I've been delighting in turning off my brain in the evening and watching Buffy slay demons and dust vampires. It's helped me unwind and been wonderfully frivolous entertainment. What it hasn't helped is my blogging.

Scott Stratten of Unmarketing fame says don't blog unless you have something amazing to say. On the flip side, content creator extraordinaire Chris Brogan writes more in a week than most of us do in six months. He does this by skipping the time gobblers like television--and Buffy DVDs.

The great thing about our new uber-connected lives is that we're always in the know. The bad part is we never truly get away and unwind. There's no shortage of real life and online commitments nowadays. Heaven forbid you don't update your Facebook status for a week and people think you've died!

I've worked long and hard on this blog and it's not anything I ever intend to stop doing. However, laziness has been known to strike on occasion. Buffy just made it worse.

How do YOU keep yourself from getting lazy? Is it important to have mental breaks from our online responsibilities? Or did Buffy and her quest to fight the forces of darkness just bring out my inner slacker?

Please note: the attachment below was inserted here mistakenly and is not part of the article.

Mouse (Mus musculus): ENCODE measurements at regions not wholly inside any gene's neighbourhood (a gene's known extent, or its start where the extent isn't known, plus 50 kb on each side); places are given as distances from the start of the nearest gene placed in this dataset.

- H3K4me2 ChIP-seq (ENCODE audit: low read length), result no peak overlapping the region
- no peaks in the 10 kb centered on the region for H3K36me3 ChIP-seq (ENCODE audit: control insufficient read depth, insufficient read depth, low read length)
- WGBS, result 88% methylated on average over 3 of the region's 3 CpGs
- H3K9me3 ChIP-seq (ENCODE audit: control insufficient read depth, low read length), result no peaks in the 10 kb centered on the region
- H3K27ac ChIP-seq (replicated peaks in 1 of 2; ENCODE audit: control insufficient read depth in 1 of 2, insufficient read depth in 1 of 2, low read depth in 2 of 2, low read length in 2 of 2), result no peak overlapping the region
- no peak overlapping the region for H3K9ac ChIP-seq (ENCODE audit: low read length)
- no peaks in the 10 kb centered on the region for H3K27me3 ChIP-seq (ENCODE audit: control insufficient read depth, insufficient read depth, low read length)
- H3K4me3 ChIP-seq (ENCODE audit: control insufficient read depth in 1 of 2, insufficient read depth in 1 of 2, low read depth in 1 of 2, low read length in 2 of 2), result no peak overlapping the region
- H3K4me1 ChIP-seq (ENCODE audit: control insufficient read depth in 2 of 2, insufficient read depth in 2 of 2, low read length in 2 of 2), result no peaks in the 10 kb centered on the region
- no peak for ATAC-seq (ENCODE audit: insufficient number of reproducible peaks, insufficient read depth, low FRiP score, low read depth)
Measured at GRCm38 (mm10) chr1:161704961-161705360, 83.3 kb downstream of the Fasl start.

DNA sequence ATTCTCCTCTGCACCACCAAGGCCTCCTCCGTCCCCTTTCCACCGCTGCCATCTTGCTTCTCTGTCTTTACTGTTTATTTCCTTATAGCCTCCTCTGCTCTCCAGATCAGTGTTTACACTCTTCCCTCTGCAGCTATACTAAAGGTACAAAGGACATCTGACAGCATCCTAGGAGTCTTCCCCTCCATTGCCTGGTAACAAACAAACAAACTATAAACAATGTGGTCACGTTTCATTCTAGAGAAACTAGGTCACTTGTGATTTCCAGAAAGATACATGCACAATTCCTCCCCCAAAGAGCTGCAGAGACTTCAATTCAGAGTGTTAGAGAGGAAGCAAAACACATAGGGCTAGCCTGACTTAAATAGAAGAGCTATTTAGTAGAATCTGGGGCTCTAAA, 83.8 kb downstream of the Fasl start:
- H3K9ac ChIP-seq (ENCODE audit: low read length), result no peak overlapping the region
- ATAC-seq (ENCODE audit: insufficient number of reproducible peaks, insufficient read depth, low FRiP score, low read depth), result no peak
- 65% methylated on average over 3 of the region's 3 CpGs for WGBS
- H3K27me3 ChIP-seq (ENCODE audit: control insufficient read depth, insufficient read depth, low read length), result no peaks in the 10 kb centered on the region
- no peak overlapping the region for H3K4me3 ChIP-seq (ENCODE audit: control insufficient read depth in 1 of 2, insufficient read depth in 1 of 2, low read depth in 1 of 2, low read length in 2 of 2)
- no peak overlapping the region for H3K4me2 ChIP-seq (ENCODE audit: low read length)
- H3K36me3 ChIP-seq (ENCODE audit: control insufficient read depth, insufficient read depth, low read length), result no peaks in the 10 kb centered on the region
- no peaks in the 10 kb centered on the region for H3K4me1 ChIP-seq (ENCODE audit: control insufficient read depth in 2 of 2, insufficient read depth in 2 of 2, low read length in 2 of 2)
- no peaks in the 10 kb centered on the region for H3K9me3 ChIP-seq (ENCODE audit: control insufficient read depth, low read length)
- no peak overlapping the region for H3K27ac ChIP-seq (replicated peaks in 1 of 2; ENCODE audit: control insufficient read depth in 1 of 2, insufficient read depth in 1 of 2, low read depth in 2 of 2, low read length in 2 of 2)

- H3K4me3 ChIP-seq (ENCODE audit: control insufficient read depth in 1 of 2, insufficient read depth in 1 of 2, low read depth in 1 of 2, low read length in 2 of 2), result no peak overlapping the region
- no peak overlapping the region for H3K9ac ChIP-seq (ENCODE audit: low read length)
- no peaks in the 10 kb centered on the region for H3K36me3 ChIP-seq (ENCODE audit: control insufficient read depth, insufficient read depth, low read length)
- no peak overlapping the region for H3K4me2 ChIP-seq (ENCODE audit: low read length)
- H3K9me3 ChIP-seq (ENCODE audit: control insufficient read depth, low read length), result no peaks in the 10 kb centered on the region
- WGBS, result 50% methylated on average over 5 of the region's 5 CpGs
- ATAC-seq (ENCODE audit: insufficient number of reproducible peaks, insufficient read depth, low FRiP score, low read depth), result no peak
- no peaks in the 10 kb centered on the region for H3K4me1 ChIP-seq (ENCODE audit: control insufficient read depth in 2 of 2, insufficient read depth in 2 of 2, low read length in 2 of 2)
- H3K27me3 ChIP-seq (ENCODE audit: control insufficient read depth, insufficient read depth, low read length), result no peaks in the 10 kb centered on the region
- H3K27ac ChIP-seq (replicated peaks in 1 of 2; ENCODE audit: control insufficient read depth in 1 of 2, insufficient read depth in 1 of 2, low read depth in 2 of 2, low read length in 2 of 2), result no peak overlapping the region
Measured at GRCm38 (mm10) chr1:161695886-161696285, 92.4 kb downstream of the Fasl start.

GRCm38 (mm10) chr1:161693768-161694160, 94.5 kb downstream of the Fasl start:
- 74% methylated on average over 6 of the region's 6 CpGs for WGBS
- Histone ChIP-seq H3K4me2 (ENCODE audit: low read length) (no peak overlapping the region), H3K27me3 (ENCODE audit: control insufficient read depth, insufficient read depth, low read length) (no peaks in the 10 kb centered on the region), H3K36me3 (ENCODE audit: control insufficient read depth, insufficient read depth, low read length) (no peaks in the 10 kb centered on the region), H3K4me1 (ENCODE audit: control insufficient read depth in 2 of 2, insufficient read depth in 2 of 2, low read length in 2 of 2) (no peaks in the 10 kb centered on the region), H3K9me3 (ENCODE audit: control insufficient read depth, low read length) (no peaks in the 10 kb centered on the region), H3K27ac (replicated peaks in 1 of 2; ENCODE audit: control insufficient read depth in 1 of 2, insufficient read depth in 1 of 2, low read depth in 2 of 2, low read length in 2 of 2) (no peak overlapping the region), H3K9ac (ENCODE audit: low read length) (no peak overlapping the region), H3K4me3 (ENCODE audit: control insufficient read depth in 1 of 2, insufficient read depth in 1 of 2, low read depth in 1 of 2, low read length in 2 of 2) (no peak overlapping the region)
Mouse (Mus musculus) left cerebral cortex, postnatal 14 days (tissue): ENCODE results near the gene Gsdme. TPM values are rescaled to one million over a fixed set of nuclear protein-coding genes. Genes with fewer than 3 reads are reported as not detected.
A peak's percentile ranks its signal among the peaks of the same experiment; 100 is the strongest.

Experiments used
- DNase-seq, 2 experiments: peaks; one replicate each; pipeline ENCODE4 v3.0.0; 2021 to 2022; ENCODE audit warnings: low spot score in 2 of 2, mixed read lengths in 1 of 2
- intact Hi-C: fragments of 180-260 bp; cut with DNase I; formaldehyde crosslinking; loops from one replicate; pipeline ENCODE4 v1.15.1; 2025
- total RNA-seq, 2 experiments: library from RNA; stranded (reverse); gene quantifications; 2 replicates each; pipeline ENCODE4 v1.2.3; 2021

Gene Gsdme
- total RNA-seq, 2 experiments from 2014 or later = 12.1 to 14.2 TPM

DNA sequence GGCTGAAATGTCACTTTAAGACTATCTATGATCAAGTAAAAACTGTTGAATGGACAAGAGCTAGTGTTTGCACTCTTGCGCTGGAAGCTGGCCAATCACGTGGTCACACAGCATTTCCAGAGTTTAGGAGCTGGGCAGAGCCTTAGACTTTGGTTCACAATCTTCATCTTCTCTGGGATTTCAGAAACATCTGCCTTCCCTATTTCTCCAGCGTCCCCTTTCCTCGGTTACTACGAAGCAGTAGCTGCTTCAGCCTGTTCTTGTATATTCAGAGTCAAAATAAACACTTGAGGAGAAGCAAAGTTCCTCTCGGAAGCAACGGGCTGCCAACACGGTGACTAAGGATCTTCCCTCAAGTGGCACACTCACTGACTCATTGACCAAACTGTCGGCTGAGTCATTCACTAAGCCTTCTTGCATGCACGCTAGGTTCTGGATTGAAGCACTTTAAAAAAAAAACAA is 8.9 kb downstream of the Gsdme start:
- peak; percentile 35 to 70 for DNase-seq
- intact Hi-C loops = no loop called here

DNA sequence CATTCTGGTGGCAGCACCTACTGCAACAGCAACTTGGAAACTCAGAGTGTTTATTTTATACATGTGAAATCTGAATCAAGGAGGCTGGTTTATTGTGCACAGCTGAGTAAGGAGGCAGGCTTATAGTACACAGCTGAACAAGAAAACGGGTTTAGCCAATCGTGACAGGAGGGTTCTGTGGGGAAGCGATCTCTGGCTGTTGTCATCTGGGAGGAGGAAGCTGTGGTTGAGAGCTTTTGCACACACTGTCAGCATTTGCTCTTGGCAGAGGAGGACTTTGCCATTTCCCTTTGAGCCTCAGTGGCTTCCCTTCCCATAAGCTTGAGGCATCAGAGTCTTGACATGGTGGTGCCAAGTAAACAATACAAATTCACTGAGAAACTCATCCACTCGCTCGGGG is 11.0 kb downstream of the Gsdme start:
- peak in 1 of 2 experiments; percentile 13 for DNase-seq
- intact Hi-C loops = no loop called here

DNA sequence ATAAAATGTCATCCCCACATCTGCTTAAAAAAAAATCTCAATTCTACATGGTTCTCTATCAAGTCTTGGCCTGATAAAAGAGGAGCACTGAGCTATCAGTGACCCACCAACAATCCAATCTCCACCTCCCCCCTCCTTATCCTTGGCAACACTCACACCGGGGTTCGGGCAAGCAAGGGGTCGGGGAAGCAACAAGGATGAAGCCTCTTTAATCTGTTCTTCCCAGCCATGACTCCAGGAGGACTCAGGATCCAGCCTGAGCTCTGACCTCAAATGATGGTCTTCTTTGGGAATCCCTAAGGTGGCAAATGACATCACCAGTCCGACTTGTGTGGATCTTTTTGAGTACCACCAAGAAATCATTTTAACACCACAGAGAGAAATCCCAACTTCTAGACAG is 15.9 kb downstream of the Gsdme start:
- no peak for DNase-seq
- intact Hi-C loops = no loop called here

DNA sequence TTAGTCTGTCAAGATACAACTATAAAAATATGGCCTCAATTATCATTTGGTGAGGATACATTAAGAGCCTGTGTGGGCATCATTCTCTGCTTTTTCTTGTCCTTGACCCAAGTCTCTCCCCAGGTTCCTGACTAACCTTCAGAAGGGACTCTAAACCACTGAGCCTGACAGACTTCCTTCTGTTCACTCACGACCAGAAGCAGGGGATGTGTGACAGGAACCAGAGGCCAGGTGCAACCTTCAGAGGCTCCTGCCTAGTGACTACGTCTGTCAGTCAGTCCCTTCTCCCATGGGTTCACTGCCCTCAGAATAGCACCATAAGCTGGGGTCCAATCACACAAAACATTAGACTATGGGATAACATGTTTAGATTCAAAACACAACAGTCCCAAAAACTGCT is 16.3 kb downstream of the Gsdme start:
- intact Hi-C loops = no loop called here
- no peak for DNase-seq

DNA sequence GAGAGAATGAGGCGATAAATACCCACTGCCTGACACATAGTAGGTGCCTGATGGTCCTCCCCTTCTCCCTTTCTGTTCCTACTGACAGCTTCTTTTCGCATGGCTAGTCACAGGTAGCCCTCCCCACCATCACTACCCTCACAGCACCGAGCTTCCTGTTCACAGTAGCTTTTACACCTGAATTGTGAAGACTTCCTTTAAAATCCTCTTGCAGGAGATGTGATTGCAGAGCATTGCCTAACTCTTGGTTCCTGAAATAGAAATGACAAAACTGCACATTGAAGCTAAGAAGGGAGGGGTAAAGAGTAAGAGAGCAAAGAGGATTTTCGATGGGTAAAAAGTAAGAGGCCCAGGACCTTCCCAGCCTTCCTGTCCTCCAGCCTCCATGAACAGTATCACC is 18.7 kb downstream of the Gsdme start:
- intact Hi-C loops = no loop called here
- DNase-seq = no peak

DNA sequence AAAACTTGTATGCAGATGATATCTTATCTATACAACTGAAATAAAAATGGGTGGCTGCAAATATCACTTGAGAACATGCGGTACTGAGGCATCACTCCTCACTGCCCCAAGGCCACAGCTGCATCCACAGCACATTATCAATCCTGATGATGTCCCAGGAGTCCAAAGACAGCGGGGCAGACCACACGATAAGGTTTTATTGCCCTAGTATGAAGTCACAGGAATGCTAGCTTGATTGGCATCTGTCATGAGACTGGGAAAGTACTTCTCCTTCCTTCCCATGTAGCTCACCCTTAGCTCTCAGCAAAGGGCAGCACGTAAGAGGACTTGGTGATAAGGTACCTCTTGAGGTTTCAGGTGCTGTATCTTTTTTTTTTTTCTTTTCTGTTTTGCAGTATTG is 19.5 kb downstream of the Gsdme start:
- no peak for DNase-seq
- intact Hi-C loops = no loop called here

Free speech, public safety, and cell phones

Consider this scenario: You own a business. For some reason or another, people are angry at your business and decide to protest against it. The protesters tap into a service that your company provides to organize disruptive activities meant to hurt said company. Should the company be allowed to cut off that service?

Now, let's put some facts to this story. San Francisco's BART (Bay Area Rapid Transit) system has been on the receiving end of some heavy duty public discord this summer. In July, crowds shut down three of BART's train stations as they protested the shooting of a knife-wielding transient by a BART police officer. Last week, organizers were planning another protest against the city's transit system. However, BART shut down its underground, cell phone network in select stations to prevent people from organizing activities that would negatively impact train activity.